The scents explode with both dark fruit and dark chocolate, and flavors follow, all wrapped in stiff tannins. A serious effort, this spent 18 months in French oak. It’s a muscular, deep, dark wine, substantial in every way—fruit, tannin and alcohol.
With its sharp edges and muscular mouthfeel, this Cabernet Franc has the power to stand up to a variety of roasted or toasted foods. The fruit is ripe and supple, with lots of purple berries, plums and cassis. But what is best is the full-bodied finish, whose tannins impart a distinctly varietal green tea character.
The clear scent of root beet along with barrel char works, and so does the ripe palate that’s full of red raspberry and chocolate. If none of that sounds like Cab Franc from the Loire Valley or elsewhere, it’s not. In it’s own right, this is a ripe, full-bodied wine that’s oaky, tannic and big—but also quite clean. And the texture is pure new wave.
This wine opens with a very appealing bouquet of tropical and citrus scents, highlighted by tangerine and orange peel. The citrus circus continues in the mouth, mixing lemon and lime, orange and mango, with enough acid to keep it lively and the right note of a tannic edge at the borderline.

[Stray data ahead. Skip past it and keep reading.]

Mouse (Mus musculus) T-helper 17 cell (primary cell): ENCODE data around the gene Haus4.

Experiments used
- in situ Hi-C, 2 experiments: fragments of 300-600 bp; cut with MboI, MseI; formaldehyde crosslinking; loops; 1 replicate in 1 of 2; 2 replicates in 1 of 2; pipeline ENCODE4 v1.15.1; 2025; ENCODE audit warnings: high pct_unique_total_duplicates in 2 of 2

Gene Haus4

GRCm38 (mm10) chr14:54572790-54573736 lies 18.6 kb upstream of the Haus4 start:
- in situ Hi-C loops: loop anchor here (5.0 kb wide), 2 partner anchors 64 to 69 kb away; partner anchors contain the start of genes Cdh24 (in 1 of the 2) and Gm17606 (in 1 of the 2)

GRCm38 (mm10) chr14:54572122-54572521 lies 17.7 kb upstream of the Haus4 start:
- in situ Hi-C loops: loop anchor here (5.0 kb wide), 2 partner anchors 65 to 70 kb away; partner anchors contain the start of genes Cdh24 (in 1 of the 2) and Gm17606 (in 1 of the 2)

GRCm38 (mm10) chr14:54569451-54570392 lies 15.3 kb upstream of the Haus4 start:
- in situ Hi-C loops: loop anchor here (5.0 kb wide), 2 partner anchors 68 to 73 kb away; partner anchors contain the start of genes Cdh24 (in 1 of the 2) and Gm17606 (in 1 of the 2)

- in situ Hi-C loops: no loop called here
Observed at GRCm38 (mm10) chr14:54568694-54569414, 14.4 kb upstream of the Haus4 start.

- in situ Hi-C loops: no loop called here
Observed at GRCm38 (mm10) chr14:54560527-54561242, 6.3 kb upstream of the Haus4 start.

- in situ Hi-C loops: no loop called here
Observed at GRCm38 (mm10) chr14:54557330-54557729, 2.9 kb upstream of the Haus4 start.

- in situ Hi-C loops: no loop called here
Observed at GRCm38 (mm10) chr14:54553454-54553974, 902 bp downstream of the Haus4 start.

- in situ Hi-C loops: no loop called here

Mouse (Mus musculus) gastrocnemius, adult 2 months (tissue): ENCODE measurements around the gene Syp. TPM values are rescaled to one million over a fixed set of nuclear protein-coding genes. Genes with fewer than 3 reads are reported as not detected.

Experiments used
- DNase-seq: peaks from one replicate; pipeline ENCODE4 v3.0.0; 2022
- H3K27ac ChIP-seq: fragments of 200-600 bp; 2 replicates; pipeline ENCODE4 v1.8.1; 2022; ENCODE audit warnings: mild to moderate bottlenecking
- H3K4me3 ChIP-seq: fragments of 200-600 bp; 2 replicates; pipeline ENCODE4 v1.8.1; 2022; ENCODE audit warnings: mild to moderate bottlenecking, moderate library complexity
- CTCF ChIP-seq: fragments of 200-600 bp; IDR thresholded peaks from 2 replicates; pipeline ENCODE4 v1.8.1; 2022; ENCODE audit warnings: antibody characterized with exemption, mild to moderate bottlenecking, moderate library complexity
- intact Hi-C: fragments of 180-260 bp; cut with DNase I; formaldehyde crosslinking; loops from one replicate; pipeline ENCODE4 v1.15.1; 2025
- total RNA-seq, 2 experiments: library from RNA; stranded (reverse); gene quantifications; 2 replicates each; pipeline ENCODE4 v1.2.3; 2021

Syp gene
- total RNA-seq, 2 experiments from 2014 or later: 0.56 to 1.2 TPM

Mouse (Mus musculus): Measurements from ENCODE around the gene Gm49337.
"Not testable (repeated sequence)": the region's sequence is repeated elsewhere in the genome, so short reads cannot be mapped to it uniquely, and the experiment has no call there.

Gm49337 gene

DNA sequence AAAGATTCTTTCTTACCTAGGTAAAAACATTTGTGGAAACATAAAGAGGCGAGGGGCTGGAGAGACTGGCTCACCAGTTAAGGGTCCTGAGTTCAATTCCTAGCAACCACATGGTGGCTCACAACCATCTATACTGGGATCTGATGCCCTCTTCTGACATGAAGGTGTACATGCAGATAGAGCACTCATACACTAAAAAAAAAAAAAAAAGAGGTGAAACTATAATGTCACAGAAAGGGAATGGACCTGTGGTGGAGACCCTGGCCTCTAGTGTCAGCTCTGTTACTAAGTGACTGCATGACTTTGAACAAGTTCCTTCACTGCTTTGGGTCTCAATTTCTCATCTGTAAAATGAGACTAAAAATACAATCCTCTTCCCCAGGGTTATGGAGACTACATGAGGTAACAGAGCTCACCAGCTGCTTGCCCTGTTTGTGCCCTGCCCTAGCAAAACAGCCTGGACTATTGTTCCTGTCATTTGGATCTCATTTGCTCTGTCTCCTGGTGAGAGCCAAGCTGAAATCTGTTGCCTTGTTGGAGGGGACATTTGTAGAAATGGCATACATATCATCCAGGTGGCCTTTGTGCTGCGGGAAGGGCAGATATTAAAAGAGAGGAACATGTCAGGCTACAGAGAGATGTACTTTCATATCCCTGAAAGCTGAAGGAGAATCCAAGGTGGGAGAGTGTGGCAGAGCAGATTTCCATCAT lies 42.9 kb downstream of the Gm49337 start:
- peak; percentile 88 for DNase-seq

Quite tart for a grape that usually is not known for its acidity, this sharp, spicy Syrah is loaded with concentrated cranberry and raspberry fruit. It would be a fine companion to roasted poultry, or pork with some sort of red fruit sauce.
This is a lovely, solid effort, especially noteworthy for the Rogue Valley, whose Pinots generally don’t show as well as those from the northern Willamette. Clean, crisp and varietal, it displays pure cherry/berry fruit, livened with sassafras and a bit of spice. Balanced and sweet, it conveys a powerful charm. —P.G.
Though oak and sawdust get top billing on the nose, briny and herbal notes are also waiting in the wings. The palate shows more berry flavors, plus meaty notes. Cedary-pepper finish underscores our initial “wood-dominated” impressions.